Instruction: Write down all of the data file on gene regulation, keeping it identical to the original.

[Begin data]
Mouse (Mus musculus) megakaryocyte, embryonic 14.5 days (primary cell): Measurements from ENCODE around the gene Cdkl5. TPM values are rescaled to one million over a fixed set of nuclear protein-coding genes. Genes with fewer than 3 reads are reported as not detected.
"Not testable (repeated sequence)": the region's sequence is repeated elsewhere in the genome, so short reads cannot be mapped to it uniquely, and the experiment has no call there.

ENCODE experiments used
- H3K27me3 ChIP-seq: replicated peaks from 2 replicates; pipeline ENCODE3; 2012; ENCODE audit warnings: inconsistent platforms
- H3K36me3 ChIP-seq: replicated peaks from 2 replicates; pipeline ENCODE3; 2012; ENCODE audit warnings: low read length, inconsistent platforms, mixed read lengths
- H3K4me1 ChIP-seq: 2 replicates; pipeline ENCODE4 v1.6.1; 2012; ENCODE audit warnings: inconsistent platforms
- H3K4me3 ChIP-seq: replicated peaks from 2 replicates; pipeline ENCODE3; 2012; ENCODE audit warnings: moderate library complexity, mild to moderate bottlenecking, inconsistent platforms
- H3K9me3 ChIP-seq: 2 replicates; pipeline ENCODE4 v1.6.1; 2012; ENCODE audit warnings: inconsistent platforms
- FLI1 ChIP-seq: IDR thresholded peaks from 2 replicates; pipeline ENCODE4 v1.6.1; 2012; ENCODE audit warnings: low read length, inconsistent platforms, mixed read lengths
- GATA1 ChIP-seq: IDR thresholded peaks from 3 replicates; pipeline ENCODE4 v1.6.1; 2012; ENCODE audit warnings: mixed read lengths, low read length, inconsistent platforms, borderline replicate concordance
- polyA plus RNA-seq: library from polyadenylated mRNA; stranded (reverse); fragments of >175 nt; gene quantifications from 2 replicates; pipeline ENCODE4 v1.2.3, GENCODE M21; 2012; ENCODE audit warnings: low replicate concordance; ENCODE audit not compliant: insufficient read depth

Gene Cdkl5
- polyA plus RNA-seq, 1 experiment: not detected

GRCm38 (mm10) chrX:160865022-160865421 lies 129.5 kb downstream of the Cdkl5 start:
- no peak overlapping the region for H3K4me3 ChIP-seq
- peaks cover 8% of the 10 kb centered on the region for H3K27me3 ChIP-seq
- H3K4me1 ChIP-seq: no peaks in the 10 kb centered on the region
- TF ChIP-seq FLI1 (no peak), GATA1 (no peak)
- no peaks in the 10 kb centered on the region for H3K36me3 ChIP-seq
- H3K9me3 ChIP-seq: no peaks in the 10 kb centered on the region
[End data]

Mouse (Mus musculus) megakaryocyte, embryonic 14.5 days (primary cell): Measurements from ENCODE around the gene Cdkl5. TPM values are rescaled to one million over a fixed set of nuclear protein-coding genes. Genes with fewer than 3 reads are reported as not detected.
"Not testable (repeated sequence)": the region's sequence is repeated elsewhere in the genome, so short reads cannot be mapped to it uniquely, and the experiment has no call there.

ENCODE experiments used
- H3K27me3 ChIP-seq: replicated peaks from 2 replicates; pipeline ENCODE3; 2012; ENCODE audit warnings: inconsistent platforms
- H3K36me3 ChIP-seq: replicated peaks from 2 replicates; pipeline ENCODE3; 2012; ENCODE audit warnings: low read length, inconsistent platforms, mixed read lengths
- H3K4me1 ChIP-seq: 2 replicates; pipeline ENCODE4 v1.6.1; 2012; ENCODE audit warnings: inconsistent platforms
- H3K4me3 ChIP-seq: replicated peaks from 2 replicates; pipeline ENCODE3; 2012; ENCODE audit warnings: moderate library complexity, mild to moderate bottlenecking, inconsistent platforms
- H3K9me3 ChIP-seq: 2 replicates; pipeline ENCODE4 v1.6.1; 2012; ENCODE audit warnings: inconsistent platforms
- FLI1 ChIP-seq: IDR thresholded peaks from 2 replicates; pipeline ENCODE4 v1.6.1; 2012; ENCODE audit warnings: low read length, inconsistent platforms, mixed read lengths
- GATA1 ChIP-seq: IDR thresholded peaks from 3 replicates; pipeline ENCODE4 v1.6.1; 2012; ENCODE audit warnings: mixed read lengths, low read length, inconsistent platforms, borderline replicate concordance
- polyA plus RNA-seq: library from polyadenylated mRNA; stranded (reverse); fragments of >175 nt; gene quantifications from 2 replicates; pipeline ENCODE4 v1.2.3, GENCODE M21; 2012; ENCODE audit warnings: low replicate concordance; ENCODE audit not compliant: insufficient read depth

Gene Cdkl5
- polyA plus RNA-seq, 1 experiment: not detected

GRCm38 (mm10) chrX:160865022-160865421 lies 129.5 kb downstream of the Cdkl5 start:
- no peak overlapping the region for H3K4me3 ChIP-seq
- peaks cover 8% of the 10 kb centered on the region for H3K27me3 ChIP-seq
- H3K4me1 ChIP-seq: no peaks in the 10 kb centered on the region
- TF ChIP-seq FLI1 (no peak), GATA1 (no peak)
- no peaks in the 10 kb centered on the region for H3K36me3 ChIP-seq
- H3K9me3 ChIP-seq: no peaks in the 10 kb centered on the region